Our Rig

Our Rig

Sunday, April 27, 2014

Hiking along the Jordan River

On a beautiful Saturday morning we took off with our hiking group  for a  7 mile hike  along a part of the famous Jordan River (Our Eastern Border),due to the “dry” winter the water was low and in some places the river looked like a stream rather than a river, but we took what was offered  enjoying the day  and the company.

It is one of our last hikes this year ,before we take off to collect our Rig and discover Missouri-Arkansas-N.Texas ending the trip in Colorado Springs (See my Previous Posts).

Our  bus collected us along the route starting at 6M dropping us of at the Trek Head at 8:30M, we had to carry the food and water in our backpacks  because  we will not meet the bus till the end of the trek and it will allow us to  have our meal along the way next to the water.

Our guide stopped at places of interest and explained the history of the area , it also gave us the chance to get the load from our feet and dry the sweat that was running down our backs.


At noon it really became hot ,but the fantastic views compensated us and gave us the drive to go on  sometimes uphill path.

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As we get closer to the summer  we could see how the grey and yellow colors are replacing the green colors and soon it would be like a desert with not a drop of rain till the next winter.

  A very   nice blue flower is seen at this time of the year for a short period adding to the whole ambiance ,even the bees drop by for their last time this year.

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The Jordan River runs from North to South entering on the way into our ONLY lake –the Kineret,it is very impressive sight and interesting to see the flow into the lake, it is best seen from the view point at the end of the hike  where our driver was waiting for us with hot tee and treats.



The high hills on the left are the Golan Heights.

Once I asked a friend rv’er from Minnesota “you guys have more than 1600 lakes in you State ,give us ONE –it will double the number of our lakes in the country and you will not feel the difference”

somehow IT DID NOT WORK…..

Tuesday, April 15, 2014

Holiday Lunch

Some of the kids have in-laws that would also love to have them next to their table during the “Seder” traditional dinner, so our youngest son and his wife with their beautiful 3 months old daughter went through the “Seder” dinner in their place, but we had a “deal” – on the following day ‘lunch at our place with all 3 of our kids and grand kids.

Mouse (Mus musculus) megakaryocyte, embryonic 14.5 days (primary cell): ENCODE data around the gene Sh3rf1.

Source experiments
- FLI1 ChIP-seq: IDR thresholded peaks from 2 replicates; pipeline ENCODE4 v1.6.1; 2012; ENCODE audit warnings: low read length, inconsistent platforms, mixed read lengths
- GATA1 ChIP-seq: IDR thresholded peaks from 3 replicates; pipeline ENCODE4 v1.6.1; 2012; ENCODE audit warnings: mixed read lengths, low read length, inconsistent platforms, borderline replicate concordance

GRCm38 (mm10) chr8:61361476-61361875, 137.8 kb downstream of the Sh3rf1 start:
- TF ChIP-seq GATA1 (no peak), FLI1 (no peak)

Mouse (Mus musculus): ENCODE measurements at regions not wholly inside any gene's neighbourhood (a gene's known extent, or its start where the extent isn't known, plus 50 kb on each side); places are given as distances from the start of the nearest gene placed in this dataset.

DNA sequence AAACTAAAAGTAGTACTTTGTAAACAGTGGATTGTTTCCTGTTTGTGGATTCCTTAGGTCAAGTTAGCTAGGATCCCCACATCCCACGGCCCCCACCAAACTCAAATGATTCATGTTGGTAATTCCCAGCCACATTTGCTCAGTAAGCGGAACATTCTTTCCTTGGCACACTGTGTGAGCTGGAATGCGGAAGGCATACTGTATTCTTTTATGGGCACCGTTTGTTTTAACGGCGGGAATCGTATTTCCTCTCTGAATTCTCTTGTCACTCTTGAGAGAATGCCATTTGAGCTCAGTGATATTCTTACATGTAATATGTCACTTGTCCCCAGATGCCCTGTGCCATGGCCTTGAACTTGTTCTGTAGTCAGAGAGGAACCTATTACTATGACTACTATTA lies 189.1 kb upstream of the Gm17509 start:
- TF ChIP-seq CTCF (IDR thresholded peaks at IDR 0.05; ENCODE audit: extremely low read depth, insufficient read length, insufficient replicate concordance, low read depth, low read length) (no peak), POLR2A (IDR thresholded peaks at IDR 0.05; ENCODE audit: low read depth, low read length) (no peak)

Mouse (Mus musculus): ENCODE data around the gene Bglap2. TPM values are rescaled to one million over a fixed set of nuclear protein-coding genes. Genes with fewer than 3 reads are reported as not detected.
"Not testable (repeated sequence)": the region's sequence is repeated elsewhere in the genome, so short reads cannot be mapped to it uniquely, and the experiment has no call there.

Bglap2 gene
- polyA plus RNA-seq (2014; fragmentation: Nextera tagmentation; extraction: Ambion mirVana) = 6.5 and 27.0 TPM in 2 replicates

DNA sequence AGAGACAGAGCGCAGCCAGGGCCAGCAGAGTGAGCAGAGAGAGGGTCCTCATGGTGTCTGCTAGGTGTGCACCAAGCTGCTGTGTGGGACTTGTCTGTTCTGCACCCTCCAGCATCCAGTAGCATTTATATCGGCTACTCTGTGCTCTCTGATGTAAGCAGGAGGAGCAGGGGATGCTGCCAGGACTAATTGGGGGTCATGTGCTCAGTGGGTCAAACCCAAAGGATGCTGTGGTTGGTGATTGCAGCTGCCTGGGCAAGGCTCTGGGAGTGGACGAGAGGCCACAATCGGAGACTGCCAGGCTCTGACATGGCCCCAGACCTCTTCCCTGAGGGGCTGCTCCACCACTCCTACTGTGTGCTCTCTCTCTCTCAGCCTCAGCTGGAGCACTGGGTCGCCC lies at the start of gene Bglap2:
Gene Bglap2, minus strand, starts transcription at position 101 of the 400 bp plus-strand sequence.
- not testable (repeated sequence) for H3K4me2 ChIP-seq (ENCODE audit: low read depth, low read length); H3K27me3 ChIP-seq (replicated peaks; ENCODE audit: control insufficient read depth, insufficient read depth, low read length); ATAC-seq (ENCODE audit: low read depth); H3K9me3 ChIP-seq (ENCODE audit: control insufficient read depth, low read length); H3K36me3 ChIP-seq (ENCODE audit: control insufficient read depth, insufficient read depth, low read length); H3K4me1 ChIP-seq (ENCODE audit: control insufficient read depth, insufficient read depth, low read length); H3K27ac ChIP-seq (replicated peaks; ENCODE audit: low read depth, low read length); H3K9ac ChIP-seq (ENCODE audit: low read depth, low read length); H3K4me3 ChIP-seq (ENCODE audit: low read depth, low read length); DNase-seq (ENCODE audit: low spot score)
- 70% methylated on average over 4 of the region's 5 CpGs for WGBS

So on top of the 3 kids we invited my brother ,his wife and my 92 year young mother-4 generations at one place…


Woow what an event….they all get along and it was all fun…with Ellie (the youngest) as a center piece.

Happy Holidays.

Monday, April 14, 2014

Passover (Pesah) 2014 family dinner

Every year we have the family traditional dinner in our place,we read the Haggada and the kids are participating through the whole evening telling the “story” ,passing the tradition from one generation to the next one.

The kids love this holiday especially due to the fact that they can stay late as long as they like,they sing ,dance and play till the small ones start to fall asleep followed by the elder ones.


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At every Passover seder, Orthodox, Reform and secular Jewish families alike recite the story of their ancestors' dramatic redemption from hundreds of years of collective bondage. The haggadah, which is read and sung throughout the meal, tells the tale of the Hebrew enslavement by Pharaoh, the chutzpah of Moses (backed by God, of course) asking the Egyptian ruler to let his people go (Moses' name is not actually mentioned in the haggadah in deference to the ultimate sovereignty of God), the Ten Plagues that inundated Egypt when Pharaoh refused and, finally, the last-second escape of the Israelites through the miraculously parted Red Sea.

So fast was their exodus, the Hebrews had no time to let their dough rise. Thus, to the chagrin of many young and old Jews, the week-long festival is observed in part by eating unleavened bread, aka matzo.

Despite this ubiquitous flat cracker, Passover is one of the most widely observed Jewish holidays, perhaps because it is, like Hanukkah, so family- and children-oriented. The youngest person at the seder traditionally ask the Four Questions, highlighting why Passover is such a special time in the year. And toward the end of the meal, children search high and low for the afikomen, a symbolic bit of matzo that brings out the competitive side of even the shyest of kids.

But adults get their fill, too. The commandment to drink four cups of wine (each of which represents one of the times God promised to deliver the slaves into freedom) results in lively, festive banter.

Pesah 2014 038  Happy Holidays